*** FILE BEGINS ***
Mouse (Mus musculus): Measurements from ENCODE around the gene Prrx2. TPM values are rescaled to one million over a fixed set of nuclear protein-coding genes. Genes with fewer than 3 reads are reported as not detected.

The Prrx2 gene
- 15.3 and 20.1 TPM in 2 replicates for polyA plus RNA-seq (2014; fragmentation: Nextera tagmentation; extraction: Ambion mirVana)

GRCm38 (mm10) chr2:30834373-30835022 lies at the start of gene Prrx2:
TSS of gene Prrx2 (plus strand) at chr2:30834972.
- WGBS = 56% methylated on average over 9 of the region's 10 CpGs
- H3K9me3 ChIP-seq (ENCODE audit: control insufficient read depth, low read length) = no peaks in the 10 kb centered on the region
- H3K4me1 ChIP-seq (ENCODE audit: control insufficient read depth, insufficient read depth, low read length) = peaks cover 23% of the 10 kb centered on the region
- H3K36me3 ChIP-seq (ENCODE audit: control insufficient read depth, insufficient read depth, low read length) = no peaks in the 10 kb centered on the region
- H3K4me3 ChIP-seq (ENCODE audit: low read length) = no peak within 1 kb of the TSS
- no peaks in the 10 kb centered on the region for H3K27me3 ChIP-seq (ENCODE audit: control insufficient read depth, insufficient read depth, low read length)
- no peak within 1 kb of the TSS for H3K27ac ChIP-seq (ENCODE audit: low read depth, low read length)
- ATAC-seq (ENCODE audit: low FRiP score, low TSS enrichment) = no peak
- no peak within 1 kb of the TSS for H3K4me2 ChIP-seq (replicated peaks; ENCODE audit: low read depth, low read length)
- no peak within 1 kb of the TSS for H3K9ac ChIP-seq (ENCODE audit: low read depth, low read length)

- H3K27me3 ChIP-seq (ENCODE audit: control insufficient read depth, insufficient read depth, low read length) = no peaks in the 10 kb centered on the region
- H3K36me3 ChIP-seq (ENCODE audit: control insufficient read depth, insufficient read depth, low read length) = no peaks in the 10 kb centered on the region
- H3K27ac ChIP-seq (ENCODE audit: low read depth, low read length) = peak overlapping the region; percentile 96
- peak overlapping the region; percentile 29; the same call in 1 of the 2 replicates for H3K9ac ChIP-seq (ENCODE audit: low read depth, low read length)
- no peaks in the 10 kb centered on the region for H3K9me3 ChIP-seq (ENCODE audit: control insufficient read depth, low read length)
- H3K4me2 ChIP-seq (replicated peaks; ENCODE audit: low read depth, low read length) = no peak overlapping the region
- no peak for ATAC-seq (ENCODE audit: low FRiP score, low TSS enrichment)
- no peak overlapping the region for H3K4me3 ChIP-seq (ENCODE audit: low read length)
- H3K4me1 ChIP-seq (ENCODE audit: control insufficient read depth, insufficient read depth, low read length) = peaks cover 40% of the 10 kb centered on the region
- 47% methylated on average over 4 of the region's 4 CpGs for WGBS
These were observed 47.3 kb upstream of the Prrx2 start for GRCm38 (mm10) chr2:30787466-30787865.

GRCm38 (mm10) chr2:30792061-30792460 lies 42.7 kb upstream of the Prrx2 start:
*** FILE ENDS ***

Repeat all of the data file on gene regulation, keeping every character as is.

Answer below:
Mouse (Mus musculus): Measurements from ENCODE around the gene Prrx2. TPM values are rescaled to one million over a fixed set of nuclear protein-coding genes. Genes with fewer than 3 reads are reported as not detected.

The Prrx2 gene
- 15.3 and 20.1 TPM in 2 replicates for polyA plus RNA-seq (2014; fragmentation: Nextera tagmentation; extraction: Ambion mirVana)

GRCm38 (mm10) chr2:30834373-30835022 lies at the start of gene Prrx2:
TSS of gene Prrx2 (plus strand) at chr2:30834972.
- WGBS = 56% methylated on average over 9 of the region's 10 CpGs
- H3K9me3 ChIP-seq (ENCODE audit: control insufficient read depth, low read length) = no peaks in the 10 kb centered on the region
- H3K4me1 ChIP-seq (ENCODE audit: control insufficient read depth, insufficient read depth, low read length) = peaks cover 23% of the 10 kb centered on the region
- H3K36me3 ChIP-seq (ENCODE audit: control insufficient read depth, insufficient read depth, low read length) = no peaks in the 10 kb centered on the region
- H3K4me3 ChIP-seq (ENCODE audit: low read length) = no peak within 1 kb of the TSS
- no peaks in the 10 kb centered on the region for H3K27me3 ChIP-seq (ENCODE audit: control insufficient read depth, insufficient read depth, low read length)
- no peak within 1 kb of the TSS for H3K27ac ChIP-seq (ENCODE audit: low read depth, low read length)
- ATAC-seq (ENCODE audit: low FRiP score, low TSS enrichment) = no peak
- no peak within 1 kb of the TSS for H3K4me2 ChIP-seq (replicated peaks; ENCODE audit: low read depth, low read length)
- no peak within 1 kb of the TSS for H3K9ac ChIP-seq (ENCODE audit: low read depth, low read length)

- H3K27me3 ChIP-seq (ENCODE audit: control insufficient read depth, insufficient read depth, low read length) = no peaks in the 10 kb centered on the region
- H3K36me3 ChIP-seq (ENCODE audit: control insufficient read depth, insufficient read depth, low read length) = no peaks in the 10 kb centered on the region
- H3K27ac ChIP-seq (ENCODE audit: low read depth, low read length) = peak overlapping the region; percentile 96
- peak overlapping the region; percentile 29; the same call in 1 of the 2 replicates for H3K9ac ChIP-seq (ENCODE audit: low read depth, low read length)
- no peaks in the 10 kb centered on the region for H3K9me3 ChIP-seq (ENCODE audit: control insufficient read depth, low read length)
- H3K4me2 ChIP-seq (replicated peaks; ENCODE audit: low read depth, low read length) = no peak overlapping the region
- no peak for ATAC-seq (ENCODE audit: low FRiP score, low TSS enrichment)
- no peak overlapping the region for H3K4me3 ChIP-seq (ENCODE audit: low read length)
- H3K4me1 ChIP-seq (ENCODE audit: control insufficient read depth, insufficient read depth, low read length) = peaks cover 40% of the 10 kb centered on the region
- 47% methylated on average over 4 of the region's 4 CpGs for WGBS
These were observed 47.3 kb upstream of the Prrx2 start for GRCm38 (mm10) chr2:30787466-30787865.

GRCm38 (mm10) chr2:30792061-30792460 lies 42.7 kb upstream of the Prrx2 start: